Hematology – Cancer Treatment

Introduction – Hematology

Hematology is the field of medicine which involves the study of the blood. Blood is composed of various components such as particles, proteins, and fluids that are produced in the lymphatic organs and bone marrow. Hematologist is not a primary health care provider. Patients are normally under a hematologist’s care via referral from a physician, specialist or hospital. A hematologist is called for when symptoms or tests indicate anemia, blood clotting disease, blood count irregularities, or platelet problems. To diagnose these conditions, the hematologists perform intense analysis of the blood, blood cells, and bone marrow cells.

Hematology is often combined with other disciplines of medicine to diagnose and treat diseases where the blood is involved. Hemato-pathologists are doctors who specialize in diseases of the blood but also of the organs and tissues that are concerned to blood cells. Such organs include lymph nodes, spleen, thymus, and lymphoid tissue. They are often experts in diagnostics where multiple systems are involved.

Hematology is often combined with other disciplines of medicine to diagnose and treat diseases where the blood is involved.
Hematology and oncology overlap considerably in cancer treatment. Hematology-oncology doctors prescribe and perform transplants of stem cells as well as bone marrow, chemotherapy, and plasmapheresis. These therapies are used to treat variety of diseases such as lymphoma, Hodgkin’s disease, non-Hodgkin’s lymphoma, multiple myeloma, and immunity related diseases. Hematologists work in pathology laboratories, blood banks, hospitals, cancer treatment centers, and medical offices.

Hematology is classified into four major groups:

  1. Hemoglobinopathy–this group studies the abnormalities in the globin chains of the hemoglobin molecule. Diseases which come under the class of hemoglobinopathies includes thalassemia (or erythropoiesis), sickle-cell anemia, and their subtypes. These diseases are more common in the ethnic African population.
  2. Hematological malignancies –this group involves the diagnosis and treatment of cancers affecting bone marrow, blood, and lymph nodes. Leukemia, lymphomas, and myeloma are examples of this category.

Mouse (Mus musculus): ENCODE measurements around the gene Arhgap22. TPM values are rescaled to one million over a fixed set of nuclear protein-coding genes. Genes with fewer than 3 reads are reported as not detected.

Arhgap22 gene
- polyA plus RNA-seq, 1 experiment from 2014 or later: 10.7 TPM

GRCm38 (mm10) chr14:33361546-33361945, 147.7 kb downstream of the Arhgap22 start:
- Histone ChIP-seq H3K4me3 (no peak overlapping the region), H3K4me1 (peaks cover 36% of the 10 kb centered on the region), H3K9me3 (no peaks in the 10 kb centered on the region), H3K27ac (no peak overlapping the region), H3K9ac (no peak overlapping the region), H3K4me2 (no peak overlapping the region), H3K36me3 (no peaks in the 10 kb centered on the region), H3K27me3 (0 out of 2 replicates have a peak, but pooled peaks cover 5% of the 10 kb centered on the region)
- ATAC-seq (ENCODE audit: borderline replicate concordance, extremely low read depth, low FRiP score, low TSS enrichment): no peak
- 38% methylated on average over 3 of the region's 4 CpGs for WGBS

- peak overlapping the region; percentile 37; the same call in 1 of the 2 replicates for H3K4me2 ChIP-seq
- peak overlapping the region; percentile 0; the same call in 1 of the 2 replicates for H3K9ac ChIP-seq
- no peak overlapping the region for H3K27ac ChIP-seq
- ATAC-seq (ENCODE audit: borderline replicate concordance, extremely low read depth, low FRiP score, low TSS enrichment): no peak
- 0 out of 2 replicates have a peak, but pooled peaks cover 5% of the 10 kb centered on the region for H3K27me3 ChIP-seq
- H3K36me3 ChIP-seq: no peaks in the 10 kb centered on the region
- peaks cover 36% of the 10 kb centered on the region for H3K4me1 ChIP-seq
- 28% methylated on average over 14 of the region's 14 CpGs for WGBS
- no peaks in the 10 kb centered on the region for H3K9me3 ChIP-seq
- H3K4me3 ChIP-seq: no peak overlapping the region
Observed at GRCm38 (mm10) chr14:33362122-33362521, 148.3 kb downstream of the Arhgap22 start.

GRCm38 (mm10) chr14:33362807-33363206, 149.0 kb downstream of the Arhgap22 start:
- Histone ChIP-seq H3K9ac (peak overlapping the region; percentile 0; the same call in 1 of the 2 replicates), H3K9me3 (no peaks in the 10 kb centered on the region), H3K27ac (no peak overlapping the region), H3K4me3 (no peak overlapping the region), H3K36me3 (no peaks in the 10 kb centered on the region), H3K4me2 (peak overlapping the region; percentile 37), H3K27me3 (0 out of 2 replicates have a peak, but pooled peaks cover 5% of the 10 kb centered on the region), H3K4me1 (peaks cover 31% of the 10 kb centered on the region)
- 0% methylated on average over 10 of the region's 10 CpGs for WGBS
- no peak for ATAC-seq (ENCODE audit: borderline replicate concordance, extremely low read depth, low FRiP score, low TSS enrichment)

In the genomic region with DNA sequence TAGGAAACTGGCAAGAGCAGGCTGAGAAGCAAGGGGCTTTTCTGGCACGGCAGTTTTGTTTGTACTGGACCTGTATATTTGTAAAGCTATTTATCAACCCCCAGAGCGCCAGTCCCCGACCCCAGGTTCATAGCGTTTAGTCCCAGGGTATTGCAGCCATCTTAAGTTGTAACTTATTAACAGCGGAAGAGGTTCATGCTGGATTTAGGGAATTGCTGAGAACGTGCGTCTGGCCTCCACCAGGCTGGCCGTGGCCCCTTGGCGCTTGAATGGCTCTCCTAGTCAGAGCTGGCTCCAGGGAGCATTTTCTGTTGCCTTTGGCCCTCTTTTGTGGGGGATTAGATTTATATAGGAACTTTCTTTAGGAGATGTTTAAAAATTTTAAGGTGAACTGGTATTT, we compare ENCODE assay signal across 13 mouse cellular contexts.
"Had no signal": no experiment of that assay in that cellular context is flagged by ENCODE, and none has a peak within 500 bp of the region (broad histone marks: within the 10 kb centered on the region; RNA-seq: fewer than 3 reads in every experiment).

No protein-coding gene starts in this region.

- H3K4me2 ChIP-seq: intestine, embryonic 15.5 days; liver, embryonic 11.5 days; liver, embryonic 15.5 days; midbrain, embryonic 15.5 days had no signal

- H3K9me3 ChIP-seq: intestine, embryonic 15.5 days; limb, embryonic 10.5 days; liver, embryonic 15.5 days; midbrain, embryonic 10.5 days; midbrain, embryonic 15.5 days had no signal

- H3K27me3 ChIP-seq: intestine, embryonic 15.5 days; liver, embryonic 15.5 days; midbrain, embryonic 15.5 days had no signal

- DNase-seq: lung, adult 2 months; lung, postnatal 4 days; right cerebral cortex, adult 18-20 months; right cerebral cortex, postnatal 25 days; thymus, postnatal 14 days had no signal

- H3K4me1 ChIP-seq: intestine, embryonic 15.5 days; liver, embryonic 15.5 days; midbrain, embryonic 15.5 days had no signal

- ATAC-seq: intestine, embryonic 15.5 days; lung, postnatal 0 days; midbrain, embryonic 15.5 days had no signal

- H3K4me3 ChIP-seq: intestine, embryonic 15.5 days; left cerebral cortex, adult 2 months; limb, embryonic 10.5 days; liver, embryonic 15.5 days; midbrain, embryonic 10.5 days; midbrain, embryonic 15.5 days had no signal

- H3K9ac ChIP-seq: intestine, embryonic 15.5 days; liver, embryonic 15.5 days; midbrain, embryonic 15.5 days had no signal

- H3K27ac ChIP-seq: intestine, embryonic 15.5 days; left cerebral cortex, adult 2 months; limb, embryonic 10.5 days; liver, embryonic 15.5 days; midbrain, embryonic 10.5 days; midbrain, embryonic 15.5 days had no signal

3. Anemia – Involves the loss of hemoglobin from the blood leading to low organ oxygenation.
  4. Coagulopathy – Deals with diseases that include improper blood clotting and excessive bleeding.

The primary diagnostic tool in hematology is blood testing. Tests performed by hematologists to diagnose illnesses include:

  1. Blood count (CBC) –this is helpful in diagnosing anemia and certain blood cancers. A CBC also helps to monitor infection, blood loss and general health of the patient.
  2. Platelet count –this is useful in diagnosing and monitoring the bleeding and clotting diseases.
  3. Erythrocyte sedimentation rate (ESR) –this test measures the rate at which red blood cells fall to help diagnose sickle cell anemia, polycythemia, and congestive heart failure.
  4. Prothrombin time (PT) –utilized for evaluating bleeding and clotting diseases and can help to monitor anti-clotting therapies.
  5. Bone marrow biopsies –this is a specialized test for evaluating abnormal red or white blood cell counts found in cancerous diseases (leukemia or Hodgkin’s disease) or anemia.
  6. Antiglobulin/Coombs assay–this test measures for antibodies that destroy red blood cells. This may happen in cases of anemia, jaundice, syphilis, lympho-proliferative disorder, or blood transfusion reactions.
  7. Diascopy – A simple test to see how skin blanches under pressure to diagnose various conditions.
  8. Osmotic fragility test – to test the capacity of red blood cells to withstand changes in the concentration of blood. This is done in cases of sickle cell anemia.

Various conditions treated, factors involved or procedures performed in hematology include:

  1. Blood
  • Venous blood
  • Venipuncture
  • Hematopoiesis
  • Blood tests
  • Cord blood
  1. Blood cells
  • Erythropoiesis
  • Erythropoietin
  • Iron metabolism
  • Hemoglobin
  • Glycolysis
  • Pentose phosphate pathway
  • White blood cells
  • Platelets
  1. Reticuloendothelial system
  • Bone marrow
  • Spleen
  • Liver
  • Lymphatic system
  1. Blood transfusion
  • Blood plasma
  • Blood bank
  • Blood donors
  • Blood groups
  1. Hemostasis
  • Coagulation
  • Vitamin K
  • Complement system
  1. Immunoglobulins
  2. Anemias (lack of red blood cells or hemoglobin)
  3. Hematological malignancies
  4. Coagulopathies (disorders of bleeding and coagulation)
  5. Hereditary conditions of blood such as aplastic anemia. 

Treatments in hematology include various modalities such as:

  1. Diet modification
  2. Oral medications – tablets or liquid medicines
  3. Anticoagulation therapy
  4. Intramuscular injections of iron and vitamins such as B12)
  5. Blood transfusion (for anemia)
  6. Venesection(also known as therepeutic phlebotomy) – this is performed for iron overload or polycythemia
  7. Bone marrow transplant for aplastic anemia and leukemia)
  8. All kinds of anti-cancer chemotherapy
  9. Radiotherapy for cancer

- Link of interest: Twitter Hematology  – Cancer Treatment.


This article is not medical advice nor a substitute to professional health advice. Always consult a doctor.


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